Anti-Bullying Summit Kicks Off in San Francisco

[Source: ABC News KGO, by Lyanne Melendez, September 13, 2012]


[Source: Mercury News, by Katy Murphy, September 17, 2012]

A two-day anti-bullying summit kicked off in San Francisco and organizers say the goal is to provide a safer environment in schools. ABC7 News anchor Cheryl Jennings moderated the event, where thousands of students have taken a pledge to stop bullying.

The San Francisco School District decided it was important to take some students out of class to show them a movie, so they bused about 3,000 middle and high school kids to four different theaters. The goal is to change the culture and make kids understand that bullying is not acceptable.

"I like learning, but I have trouble making friends," says one character in the film. Those words have been uttered by millions of kids around the nation. The students packed theaters to watch the 90-minute film called Bully. It's a wrenching documentary about the devastating and sometimes deadly consequences of bullying - especially when school personnel don't take it seriously. The movie's director, Lee Hirsch, has been showing it to students as part of a national campaign to end bullying. "We're hearing about it more. We're understanding about it more and people are feeling empowered to tell their stories," he said.

San Francisco Mayor Ed Lee admitted he was once on both sides of the fence. "At the same time, I think it was natural of me to turn around to see who I could find that was weaker than me, to let off some steam, and then realizing ... put myself in that person's position," he recalled.

The mayor and the superintendent of schools in San Francisco, Richard Carranza, pledged to create schools that are safe, but acknowledged bullying and harassment go beyond the school yard. "It's not the physical one-on-one bullying anymore. What you are seeing are incidences of cyber-bullying," he said.

The anti-bullying initiative continued in Oakland, where busloads of teenagers streamed into a movie theater in Oakland's Jack London Square, past their superintendent of schools and the director of the film they were about to see.

In the next two weeks, 14,000 Oakland middle and high school students will watch Bully with their classmates.

"I spent most of my childhood being bullied," Lee Hirsch, the director, told the young audience as he stood before the big screen. "I used to get hit so much that my arms were yellow from top to bottom ... I couldn't make it stop."

Then he made a request: "As you watch this movie, think about the ways in which you can make a difference."

Last week, the Oakland school board updated its anti-bullying policy; the screening is part of a broader effort to address bullying in the schools. A new law that took effect July 1 has forced California school districts throughout the state to revise their handling of bullying, harassment and discrimination complaints.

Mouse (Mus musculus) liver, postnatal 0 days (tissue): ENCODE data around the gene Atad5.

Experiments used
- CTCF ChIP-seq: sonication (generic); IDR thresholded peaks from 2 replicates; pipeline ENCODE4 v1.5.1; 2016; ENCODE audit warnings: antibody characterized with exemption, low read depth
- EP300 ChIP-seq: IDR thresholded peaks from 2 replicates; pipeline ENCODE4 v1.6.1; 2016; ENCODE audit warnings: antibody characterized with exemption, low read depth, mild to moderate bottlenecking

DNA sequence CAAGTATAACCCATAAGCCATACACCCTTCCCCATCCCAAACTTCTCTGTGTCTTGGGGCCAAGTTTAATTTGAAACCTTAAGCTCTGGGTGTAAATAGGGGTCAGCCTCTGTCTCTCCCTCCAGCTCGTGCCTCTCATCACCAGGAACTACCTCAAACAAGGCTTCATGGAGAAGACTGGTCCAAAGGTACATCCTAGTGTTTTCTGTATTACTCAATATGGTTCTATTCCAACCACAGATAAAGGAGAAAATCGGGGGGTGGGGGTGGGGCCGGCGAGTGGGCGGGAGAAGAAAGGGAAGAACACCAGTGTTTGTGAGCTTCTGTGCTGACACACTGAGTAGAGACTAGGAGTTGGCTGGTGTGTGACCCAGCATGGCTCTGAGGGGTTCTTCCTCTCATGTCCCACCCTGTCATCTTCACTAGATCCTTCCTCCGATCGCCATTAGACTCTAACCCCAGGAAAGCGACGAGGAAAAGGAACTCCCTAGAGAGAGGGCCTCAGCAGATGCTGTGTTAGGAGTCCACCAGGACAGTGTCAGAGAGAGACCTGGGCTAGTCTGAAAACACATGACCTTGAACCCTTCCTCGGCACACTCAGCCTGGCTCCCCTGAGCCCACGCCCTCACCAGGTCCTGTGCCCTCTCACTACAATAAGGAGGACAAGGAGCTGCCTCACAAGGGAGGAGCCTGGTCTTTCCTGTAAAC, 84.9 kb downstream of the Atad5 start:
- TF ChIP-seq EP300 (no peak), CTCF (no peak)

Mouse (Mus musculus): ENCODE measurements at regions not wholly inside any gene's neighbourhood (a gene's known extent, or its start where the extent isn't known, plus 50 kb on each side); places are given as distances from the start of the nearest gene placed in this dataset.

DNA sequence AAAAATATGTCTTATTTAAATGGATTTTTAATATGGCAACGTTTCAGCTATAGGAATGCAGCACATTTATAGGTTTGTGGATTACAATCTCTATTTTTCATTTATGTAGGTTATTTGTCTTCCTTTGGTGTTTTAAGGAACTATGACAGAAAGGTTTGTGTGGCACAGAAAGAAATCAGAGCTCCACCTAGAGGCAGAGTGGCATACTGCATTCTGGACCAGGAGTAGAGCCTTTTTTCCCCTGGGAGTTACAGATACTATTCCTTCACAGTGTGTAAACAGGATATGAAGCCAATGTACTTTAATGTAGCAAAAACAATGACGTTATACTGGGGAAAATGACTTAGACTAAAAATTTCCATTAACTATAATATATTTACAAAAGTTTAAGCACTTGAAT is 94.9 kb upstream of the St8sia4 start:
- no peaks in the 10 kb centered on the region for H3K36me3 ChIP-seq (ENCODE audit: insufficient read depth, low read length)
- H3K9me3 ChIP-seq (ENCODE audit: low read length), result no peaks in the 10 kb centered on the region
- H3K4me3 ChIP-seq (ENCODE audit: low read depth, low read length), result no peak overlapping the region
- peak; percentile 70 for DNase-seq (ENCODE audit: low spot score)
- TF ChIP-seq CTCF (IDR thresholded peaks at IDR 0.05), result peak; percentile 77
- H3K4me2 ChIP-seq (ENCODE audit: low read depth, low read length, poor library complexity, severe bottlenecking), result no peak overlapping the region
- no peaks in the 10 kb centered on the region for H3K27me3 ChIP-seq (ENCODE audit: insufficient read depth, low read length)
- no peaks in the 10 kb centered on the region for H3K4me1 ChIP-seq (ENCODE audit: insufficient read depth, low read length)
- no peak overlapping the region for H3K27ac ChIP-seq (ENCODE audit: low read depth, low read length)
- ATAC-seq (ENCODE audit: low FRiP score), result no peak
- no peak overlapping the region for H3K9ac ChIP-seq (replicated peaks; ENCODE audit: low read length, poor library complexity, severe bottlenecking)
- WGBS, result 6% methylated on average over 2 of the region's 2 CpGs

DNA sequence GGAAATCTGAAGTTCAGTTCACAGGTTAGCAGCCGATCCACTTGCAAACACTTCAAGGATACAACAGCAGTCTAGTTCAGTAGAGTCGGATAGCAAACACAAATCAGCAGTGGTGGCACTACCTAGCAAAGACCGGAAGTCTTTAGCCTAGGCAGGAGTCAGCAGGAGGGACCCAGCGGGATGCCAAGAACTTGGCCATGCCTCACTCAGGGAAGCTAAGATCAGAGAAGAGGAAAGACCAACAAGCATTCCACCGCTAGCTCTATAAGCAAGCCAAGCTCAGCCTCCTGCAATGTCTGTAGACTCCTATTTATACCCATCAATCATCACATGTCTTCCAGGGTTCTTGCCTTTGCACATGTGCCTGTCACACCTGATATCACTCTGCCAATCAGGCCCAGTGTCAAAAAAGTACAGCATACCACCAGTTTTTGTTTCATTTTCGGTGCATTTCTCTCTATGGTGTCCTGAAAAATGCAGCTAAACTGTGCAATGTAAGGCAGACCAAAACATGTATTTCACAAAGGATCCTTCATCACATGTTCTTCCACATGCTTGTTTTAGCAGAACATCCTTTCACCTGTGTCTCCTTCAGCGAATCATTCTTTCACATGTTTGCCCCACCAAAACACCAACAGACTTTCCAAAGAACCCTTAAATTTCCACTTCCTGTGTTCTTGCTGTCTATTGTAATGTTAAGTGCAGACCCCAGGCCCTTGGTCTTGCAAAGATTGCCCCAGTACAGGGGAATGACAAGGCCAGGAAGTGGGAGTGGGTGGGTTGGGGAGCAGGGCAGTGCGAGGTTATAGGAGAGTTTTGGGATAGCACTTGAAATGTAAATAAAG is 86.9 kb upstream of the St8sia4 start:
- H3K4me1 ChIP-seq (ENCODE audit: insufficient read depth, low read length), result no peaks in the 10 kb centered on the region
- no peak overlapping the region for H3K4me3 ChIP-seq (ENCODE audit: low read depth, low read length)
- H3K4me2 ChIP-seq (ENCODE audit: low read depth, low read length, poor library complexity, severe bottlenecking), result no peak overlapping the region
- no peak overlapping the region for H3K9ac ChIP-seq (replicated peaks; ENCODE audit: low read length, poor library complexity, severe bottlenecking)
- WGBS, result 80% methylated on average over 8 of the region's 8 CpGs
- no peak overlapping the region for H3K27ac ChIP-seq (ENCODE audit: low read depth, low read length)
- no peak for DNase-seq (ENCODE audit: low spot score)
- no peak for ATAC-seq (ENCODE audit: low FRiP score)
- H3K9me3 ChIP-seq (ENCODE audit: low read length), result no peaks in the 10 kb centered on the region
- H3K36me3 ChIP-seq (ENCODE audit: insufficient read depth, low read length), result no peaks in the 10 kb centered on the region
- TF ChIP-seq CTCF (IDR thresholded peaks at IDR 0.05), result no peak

"Seth's Law" is named after Seth Walsh, a gay 13-year-old from Tehachapi in Kern County, who was harassed by classmates and later took his life. The law establishes a timeline for the investigation and resolution of such incidents and requires school personnel who witness acts of bullying to intervene. One of the administrators featured in Bully, Kim Lockwood, is shown repeatedly minimizing complaints of bullying from students and parents, even those which involved serious physical abuse.

"Our take on it is that it says administrators need quality training," said Wendi Caporicci, a former Oakland principal who is now with the American Federation of School Administrators. Caporicci said the national union supports such measures as Seth's Law.

By showing Bully to nearly all of Oakland's middle and high school students, Superintendent Tony Smith and other civic leaders aim to drive home the importance of the chronic problem - to teachers and administrators as well as to the students.

"We've got to stand up for our kids, and we've got to stand together," Smith said before the documentary began.

When the movie was over, students asked Hirsch when he had summoned the courage to stand up to bullying, and what had happened to the teen, Alex Libby, who was shown getting beaten up on the bus.

"What happened to the principal at Alex's school? Was she fired?" one student wanted to know.

"She did not get fired," Hirsch responded, which prompted gasps of disbelief in the audience.

In Santa Clara County, high school students have made bullying-prevention a priority. The Silicon Valley Interschool Council, which includes members from many of the county's 78 public high schools plus several private schools, is hoping that students themselves will take responsibility to stop bullying.

Participating students take a pledge not only to try to stop bullying, but also to seek help from adults if students can't handle a situation.

Fanae Clark, 14, who attends Oakland's McClymonds High School, said she plans to do the same. While she always knew that bullying hurt people, she said, she didn't empathize with its victims until she'd watched the documentary. "It makes you become a part of a person who's being bullied," she said.